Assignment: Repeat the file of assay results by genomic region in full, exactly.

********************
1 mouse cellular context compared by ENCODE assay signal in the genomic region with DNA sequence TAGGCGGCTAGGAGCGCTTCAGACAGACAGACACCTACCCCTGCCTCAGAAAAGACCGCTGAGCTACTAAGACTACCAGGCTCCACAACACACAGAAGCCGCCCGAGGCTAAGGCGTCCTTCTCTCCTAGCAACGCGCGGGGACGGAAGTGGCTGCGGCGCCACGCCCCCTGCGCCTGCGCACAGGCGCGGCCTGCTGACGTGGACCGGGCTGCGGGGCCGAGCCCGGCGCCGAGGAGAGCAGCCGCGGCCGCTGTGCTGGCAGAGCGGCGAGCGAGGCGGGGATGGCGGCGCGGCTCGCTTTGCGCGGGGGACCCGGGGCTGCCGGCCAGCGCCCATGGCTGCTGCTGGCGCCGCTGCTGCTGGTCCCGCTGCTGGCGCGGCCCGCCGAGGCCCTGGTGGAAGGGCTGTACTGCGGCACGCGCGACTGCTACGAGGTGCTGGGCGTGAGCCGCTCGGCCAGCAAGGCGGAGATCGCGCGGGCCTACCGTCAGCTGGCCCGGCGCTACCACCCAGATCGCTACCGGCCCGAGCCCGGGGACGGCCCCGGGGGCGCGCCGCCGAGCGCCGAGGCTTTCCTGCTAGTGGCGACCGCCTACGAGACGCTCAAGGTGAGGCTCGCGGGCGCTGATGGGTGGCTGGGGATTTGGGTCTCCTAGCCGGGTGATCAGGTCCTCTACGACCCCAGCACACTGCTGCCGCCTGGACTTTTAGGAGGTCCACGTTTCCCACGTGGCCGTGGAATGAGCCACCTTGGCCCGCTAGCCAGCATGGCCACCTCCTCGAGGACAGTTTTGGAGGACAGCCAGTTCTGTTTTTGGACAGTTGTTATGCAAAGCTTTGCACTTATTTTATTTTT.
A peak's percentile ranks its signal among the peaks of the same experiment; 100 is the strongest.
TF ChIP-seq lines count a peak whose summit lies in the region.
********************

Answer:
1 mouse cellular context compared by ENCODE assay signal in the genomic region with DNA sequence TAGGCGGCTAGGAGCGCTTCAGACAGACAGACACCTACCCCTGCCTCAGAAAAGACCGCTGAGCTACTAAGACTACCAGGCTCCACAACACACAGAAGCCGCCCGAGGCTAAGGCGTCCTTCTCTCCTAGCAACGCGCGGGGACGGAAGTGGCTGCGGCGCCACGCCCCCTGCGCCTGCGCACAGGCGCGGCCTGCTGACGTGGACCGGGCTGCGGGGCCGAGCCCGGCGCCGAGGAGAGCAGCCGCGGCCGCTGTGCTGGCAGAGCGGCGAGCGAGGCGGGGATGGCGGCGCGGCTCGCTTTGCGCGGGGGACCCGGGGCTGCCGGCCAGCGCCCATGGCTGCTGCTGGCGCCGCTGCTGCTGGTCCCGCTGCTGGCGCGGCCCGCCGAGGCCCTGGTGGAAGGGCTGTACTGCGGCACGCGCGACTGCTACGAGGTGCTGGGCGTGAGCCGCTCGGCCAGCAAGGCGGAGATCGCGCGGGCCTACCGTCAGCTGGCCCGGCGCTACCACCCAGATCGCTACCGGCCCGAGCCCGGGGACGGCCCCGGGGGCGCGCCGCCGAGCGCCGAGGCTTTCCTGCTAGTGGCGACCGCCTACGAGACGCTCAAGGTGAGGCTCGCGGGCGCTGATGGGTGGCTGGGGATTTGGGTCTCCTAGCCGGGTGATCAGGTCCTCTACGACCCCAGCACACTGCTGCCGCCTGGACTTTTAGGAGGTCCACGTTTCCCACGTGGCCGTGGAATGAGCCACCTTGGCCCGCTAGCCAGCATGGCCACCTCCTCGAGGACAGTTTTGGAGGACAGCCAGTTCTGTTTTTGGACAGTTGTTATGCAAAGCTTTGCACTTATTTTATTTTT.
A peak's percentile ranks its signal among the peaks of the same experiment; 100 is the strongest.
TF ChIP-seq lines count a peak whose summit lies in the region.